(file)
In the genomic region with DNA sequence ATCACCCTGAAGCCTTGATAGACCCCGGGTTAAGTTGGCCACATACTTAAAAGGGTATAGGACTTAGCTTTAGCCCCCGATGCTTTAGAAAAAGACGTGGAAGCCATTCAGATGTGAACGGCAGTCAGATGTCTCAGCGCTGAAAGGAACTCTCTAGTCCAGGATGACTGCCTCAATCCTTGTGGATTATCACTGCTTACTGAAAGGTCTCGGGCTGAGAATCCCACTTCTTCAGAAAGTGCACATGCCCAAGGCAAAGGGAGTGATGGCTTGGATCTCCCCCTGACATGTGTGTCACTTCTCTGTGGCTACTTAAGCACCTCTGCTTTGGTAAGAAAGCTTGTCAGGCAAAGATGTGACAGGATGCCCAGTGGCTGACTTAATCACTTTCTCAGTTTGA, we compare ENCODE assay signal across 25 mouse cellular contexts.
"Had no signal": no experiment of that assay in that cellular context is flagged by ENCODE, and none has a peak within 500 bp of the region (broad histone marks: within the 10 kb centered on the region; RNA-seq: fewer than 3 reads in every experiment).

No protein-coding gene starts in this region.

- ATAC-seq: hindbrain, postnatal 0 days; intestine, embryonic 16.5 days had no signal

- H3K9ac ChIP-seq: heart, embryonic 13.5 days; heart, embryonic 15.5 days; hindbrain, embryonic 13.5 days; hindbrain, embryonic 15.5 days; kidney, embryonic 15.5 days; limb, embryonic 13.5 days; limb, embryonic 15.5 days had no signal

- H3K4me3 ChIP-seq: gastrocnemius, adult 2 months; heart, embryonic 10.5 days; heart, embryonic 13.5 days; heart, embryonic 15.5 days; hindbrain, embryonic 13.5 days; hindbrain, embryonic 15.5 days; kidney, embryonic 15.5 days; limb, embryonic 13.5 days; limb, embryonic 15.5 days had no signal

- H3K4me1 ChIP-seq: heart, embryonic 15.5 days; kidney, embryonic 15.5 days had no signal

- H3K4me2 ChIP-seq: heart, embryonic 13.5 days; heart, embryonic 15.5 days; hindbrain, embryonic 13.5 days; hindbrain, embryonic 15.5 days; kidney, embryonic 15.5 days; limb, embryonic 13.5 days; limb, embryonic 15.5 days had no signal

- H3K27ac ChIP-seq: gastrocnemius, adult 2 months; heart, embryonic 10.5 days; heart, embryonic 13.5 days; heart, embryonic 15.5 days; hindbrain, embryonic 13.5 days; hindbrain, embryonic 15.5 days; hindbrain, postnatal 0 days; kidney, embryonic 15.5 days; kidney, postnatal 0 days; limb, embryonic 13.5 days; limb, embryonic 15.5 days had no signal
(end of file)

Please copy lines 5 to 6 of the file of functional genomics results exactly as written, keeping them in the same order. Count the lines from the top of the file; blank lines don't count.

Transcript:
- H3K9ac ChIP-seq: heart, embryonic 13.5 days; heart, embryonic 15.5 days; hindbrain, embryonic 13.5 days; hindbrain, embryonic 15.5 days; kidney, embryonic 15.5 days; limb, embryonic 13.5 days; limb, embryonic 15.5 days had no signal

- H3K4me3 ChIP-seq: gastrocnemius, adult 2 months; heart, embryonic 10.5 days; heart, embryonic 13.5 days; heart, embryonic 15.5 days; hindbrain, embryonic 13.5 days; hindbrain, embryonic 15.5 days; kidney, embryonic 15.5 days; limb, embryonic 13.5 days; limb, embryonic 15.5 days had no signal